During the seven years that Ken Low has been with the Singapore Tourism Board, the city-state has gone through a major makeover, moving away from its ‘nice but boring’ reputation and establishing itself as a genuine tourist attraction in the region. For Low, now the assistant chief executive of marketing at STB, this process has been challenging, but ultimately rewarding. “As stressful as it is, this is the best job I’ve had,” he says.
An engineer turned marketer, Low was born in Malaysia and officially became a Singapore citizen just this year. He previously worked as a marketing executive in international firms including Warner Brothers Singapore, Citibank and consultancy Concept Factory.
Away from marketing, he has worked as a musical director, contributing to local play Chang & Eng, and the theme song for STB’s ‘Uniquely Singapore’ campaign, which ran for six years before being replaced in March by a new integrated branding push under the ‘YourSingapore’ tagline.
The new campaign has thrust Low firmly under the spotlight. Taking STB in such a radically new direction - for a Singapore Government body at least - was a risky one. Even the pitch for the account was one of the island state’s most high-profile recent reviews, attracting 38 submissions. In the end, a combination of BBH, MEC & XM-Asia came out victorious.
Low is nonplussed by the attention, arguing that the new branding, while necessary, fits in with the overall evolution of STB.
“We build on what we have achieved and on the equity that we have,” he says. “I see it like a child. You are a teenager, a ‘tween’, then an adult. You go through the changes in life, but the brand is the same. The DNA is the same.”
Central to this growth is the concept of ‘YourSingapore’ - “It’s personal and welcoming,” explains Low. The tagline itself was chosen following a brand brainstorming period. One of the early front runners was the somewhat abstract idea of ‘The Dot’.
Low says that locals loved the idea that they are a little red dot, but the concept was not received well outside of Singapore. Chinese consumers, whom STB also test-marketed, stared back with blank faces and asked: “What dot?”
The final choice of ‘YourSingapore’, Low argues, goes beyond traditional tourism advertising. “Consumers want empowerment. ‘YourSingapore’ is very different from other campaigns that put the destination at the centre, like ‘Incredible India’ or ‘Amazing Thailand’. But what does it say about the visitors? We want to place them in the centre.”
The new branding also highlights the increasing importance of digital as a destination marketing tool. Low cites Google as an influence. The search giant claims more than 70 per cent of its users go online for travel information. “We’ve made a conscious decision to move ‘YourSingapore’ into a very strong digital nature,” he says.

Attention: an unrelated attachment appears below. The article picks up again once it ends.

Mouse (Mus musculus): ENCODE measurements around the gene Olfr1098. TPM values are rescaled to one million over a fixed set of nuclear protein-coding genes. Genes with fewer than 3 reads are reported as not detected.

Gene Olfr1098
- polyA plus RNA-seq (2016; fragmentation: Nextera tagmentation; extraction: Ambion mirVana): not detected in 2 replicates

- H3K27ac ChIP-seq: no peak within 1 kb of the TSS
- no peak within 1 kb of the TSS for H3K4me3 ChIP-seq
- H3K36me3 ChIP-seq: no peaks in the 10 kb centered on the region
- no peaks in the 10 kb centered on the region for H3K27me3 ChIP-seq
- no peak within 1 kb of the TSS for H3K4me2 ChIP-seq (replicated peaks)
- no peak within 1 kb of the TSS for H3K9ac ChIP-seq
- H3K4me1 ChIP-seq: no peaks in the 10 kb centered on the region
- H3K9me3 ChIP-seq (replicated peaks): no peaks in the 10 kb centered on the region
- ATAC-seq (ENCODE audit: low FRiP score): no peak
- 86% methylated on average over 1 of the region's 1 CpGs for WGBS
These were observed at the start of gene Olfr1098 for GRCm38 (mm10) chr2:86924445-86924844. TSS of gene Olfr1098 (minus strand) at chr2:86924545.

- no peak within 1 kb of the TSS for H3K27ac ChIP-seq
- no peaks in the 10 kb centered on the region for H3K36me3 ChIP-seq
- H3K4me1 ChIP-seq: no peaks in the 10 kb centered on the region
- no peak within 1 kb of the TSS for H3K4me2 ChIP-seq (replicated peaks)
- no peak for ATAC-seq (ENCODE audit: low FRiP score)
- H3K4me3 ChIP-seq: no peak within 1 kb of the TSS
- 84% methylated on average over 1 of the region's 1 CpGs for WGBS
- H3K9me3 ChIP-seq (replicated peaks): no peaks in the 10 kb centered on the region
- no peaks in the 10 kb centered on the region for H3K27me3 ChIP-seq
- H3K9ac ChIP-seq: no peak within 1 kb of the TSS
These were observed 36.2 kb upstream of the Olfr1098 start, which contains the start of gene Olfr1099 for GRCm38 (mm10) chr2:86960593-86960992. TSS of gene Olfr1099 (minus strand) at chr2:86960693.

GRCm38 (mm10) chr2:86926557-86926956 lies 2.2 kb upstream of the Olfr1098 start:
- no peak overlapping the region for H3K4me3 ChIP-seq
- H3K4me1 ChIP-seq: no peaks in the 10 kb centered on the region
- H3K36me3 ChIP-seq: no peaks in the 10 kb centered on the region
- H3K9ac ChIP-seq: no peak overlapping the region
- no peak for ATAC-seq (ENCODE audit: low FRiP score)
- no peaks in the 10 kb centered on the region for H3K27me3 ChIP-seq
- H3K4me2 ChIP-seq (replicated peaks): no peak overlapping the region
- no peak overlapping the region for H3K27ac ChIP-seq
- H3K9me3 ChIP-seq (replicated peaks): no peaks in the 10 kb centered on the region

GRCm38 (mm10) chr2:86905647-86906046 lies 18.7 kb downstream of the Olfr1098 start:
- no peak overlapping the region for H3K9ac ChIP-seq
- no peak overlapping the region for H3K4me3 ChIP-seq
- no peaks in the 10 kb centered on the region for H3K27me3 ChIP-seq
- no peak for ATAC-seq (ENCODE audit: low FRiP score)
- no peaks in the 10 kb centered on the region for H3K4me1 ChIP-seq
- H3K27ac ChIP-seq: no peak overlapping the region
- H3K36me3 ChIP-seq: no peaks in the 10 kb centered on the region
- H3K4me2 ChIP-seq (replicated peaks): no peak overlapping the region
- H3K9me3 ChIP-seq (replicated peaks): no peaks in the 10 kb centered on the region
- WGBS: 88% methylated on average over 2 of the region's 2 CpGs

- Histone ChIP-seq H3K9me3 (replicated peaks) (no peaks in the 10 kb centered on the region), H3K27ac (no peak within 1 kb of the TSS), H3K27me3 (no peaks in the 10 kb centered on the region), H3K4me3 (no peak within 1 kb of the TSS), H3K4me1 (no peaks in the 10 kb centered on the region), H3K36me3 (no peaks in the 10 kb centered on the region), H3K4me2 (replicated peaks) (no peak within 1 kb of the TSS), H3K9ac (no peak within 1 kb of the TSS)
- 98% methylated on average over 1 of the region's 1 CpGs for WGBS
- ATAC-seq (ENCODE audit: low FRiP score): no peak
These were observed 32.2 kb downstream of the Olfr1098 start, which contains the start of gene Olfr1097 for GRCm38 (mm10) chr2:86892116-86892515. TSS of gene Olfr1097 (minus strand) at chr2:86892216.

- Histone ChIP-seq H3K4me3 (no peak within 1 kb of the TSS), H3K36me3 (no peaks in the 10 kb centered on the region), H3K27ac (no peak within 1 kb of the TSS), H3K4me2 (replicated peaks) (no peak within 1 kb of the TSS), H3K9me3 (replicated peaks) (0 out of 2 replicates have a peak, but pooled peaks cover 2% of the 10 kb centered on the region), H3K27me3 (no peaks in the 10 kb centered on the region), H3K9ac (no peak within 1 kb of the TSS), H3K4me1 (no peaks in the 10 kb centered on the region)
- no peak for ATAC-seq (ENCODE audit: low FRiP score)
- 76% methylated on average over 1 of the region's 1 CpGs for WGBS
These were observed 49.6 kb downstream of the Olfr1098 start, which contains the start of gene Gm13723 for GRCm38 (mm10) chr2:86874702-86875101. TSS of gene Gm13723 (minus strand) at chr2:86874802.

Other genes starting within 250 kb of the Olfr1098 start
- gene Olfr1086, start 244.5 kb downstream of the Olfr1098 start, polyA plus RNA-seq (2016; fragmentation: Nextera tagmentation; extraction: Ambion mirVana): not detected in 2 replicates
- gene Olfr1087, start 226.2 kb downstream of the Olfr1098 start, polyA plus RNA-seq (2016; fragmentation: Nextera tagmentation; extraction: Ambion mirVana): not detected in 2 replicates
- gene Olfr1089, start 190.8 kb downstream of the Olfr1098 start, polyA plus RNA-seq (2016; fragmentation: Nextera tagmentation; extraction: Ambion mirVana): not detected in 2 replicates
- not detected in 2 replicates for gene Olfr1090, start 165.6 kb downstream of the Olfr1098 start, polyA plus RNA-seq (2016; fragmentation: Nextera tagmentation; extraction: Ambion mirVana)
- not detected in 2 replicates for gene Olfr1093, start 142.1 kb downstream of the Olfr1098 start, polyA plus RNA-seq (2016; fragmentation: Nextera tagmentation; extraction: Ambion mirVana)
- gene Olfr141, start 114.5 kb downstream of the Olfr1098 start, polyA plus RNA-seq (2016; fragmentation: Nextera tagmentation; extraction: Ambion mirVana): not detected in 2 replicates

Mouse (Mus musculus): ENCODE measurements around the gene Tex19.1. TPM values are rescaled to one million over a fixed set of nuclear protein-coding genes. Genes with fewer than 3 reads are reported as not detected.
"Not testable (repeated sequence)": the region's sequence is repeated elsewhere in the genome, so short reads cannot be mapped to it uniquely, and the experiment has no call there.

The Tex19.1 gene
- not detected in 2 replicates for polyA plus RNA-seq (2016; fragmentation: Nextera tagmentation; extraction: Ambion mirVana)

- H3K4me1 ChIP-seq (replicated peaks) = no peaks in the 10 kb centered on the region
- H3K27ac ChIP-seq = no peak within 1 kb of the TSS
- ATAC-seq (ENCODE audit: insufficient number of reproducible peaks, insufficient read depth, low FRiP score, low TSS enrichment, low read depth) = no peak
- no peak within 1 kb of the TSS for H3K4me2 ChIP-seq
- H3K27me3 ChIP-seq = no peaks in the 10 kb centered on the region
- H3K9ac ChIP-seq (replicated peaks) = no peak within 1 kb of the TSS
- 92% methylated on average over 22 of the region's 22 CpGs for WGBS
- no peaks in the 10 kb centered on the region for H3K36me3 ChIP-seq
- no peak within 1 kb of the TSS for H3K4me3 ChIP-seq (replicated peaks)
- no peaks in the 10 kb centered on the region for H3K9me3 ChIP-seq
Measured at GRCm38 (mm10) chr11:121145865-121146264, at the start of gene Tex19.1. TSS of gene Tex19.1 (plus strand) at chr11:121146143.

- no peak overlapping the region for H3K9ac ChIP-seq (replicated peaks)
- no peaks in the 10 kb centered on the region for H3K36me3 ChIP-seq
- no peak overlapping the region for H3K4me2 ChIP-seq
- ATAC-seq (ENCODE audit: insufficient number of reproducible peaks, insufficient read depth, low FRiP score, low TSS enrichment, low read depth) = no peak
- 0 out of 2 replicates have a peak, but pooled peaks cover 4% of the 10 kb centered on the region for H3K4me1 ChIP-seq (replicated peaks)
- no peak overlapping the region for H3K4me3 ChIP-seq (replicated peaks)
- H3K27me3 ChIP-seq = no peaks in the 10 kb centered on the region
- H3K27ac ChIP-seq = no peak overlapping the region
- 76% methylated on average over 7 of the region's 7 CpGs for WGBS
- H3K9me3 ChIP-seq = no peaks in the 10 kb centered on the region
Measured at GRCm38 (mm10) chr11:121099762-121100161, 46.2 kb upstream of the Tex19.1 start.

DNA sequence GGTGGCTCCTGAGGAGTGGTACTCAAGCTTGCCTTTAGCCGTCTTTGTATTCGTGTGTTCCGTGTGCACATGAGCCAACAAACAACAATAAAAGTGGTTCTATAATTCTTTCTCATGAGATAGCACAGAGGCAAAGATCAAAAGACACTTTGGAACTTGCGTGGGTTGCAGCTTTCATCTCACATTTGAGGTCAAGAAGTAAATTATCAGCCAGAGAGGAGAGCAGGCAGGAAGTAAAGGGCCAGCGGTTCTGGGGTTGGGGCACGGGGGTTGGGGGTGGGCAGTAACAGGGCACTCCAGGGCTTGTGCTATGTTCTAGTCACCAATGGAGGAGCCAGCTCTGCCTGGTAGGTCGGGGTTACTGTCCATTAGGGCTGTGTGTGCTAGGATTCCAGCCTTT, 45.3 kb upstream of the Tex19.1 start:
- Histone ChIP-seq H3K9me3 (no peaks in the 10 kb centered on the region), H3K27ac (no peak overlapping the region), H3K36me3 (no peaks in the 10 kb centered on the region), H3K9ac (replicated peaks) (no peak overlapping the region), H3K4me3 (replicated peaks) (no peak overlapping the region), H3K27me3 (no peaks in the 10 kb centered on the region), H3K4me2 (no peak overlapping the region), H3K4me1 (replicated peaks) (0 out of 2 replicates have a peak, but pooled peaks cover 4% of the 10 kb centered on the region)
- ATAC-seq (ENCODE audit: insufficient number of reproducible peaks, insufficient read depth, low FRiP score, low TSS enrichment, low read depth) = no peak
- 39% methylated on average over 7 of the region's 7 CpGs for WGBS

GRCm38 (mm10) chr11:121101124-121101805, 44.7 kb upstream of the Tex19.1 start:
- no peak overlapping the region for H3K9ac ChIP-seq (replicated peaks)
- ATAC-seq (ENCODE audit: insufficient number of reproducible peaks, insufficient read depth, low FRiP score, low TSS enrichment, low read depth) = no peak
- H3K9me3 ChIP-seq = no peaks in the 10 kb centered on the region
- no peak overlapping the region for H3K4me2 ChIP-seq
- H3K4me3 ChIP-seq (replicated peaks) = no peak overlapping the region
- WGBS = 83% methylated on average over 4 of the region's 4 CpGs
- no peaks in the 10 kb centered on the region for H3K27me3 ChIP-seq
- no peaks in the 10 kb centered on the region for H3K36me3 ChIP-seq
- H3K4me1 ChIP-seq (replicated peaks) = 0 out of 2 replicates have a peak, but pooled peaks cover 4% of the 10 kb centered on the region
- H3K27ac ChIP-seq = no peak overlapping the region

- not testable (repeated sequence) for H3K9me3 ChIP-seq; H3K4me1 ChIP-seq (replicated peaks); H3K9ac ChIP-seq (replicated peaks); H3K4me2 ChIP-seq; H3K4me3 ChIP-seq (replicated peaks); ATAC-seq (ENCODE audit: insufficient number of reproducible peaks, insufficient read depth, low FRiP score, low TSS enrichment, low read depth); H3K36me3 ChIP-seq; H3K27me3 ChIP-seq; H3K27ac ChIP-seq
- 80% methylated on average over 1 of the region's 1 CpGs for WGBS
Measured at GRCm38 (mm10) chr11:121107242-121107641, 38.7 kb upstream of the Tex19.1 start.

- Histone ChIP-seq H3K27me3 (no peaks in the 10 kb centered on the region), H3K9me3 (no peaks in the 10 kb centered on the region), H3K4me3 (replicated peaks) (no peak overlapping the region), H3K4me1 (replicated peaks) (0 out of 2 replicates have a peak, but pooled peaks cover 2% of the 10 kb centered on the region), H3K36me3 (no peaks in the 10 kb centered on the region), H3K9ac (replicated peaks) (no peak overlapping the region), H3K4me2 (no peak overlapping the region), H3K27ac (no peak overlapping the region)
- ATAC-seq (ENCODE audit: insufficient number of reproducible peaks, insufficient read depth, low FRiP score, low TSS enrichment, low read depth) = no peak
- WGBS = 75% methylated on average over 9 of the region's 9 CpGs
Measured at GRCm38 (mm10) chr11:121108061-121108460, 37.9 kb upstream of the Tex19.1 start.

Using new media is also a way to stretch the budget in a fragile economy. Since its launch in March, the visitor rate on the new STB website has already surpassed that of ‘Uniquely Singapore’.
Importantly, the new project allows personalisation and is open to mobile applications. The site lets users customise and share itineraries and also includes e-commerce capabilities.
Low is expecting tourist numbers to grow 30 per cent in 2010.This year promises to be one of transformation for Singapore, with the opening of Resort World Sentosa and Marina Bay Sands, as well as the hosting of the Youth Olympic Games.
More attractions are in the pipeline up to 2014, including Singapore Sports Hub and a new National Art Gallery.“These will keep us busy for the next five years,” Low says.
STB has already recorded close to a million total visitors in March alone, the majority arriving from other Southeast Asian countries.
But Low stresses that ‘YourSingapore’ is also for Singaporeans. The “soul of the people” plays a significant part in hospitality, he says, and the new campaign will have the added objective of ensuring that locals subscribe to what STB is pushing for.
In the past, the city-state has had had to endure the ‘Singa-bore’ nickname, the stigma of which remains today. But instead of trying to convince people that the ‘no chewing gum days’ are over, Low just smiles with confidence and says: “Come and see for yourself.”
Ken Low CV
2009 Assistant chief executive, marketing group, Singapore Tourism Board
2006 Assistant chief executive, brand, communications and service quality, STB
2004 Director, lifestyle and events, STB
2002 Vice president, marketing, Citibank NA
1999 Director of marketing, Esplanade
1997 General manager, Warner Bros Singapore
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This article was originally published in the 6 May 2010 issue of Media.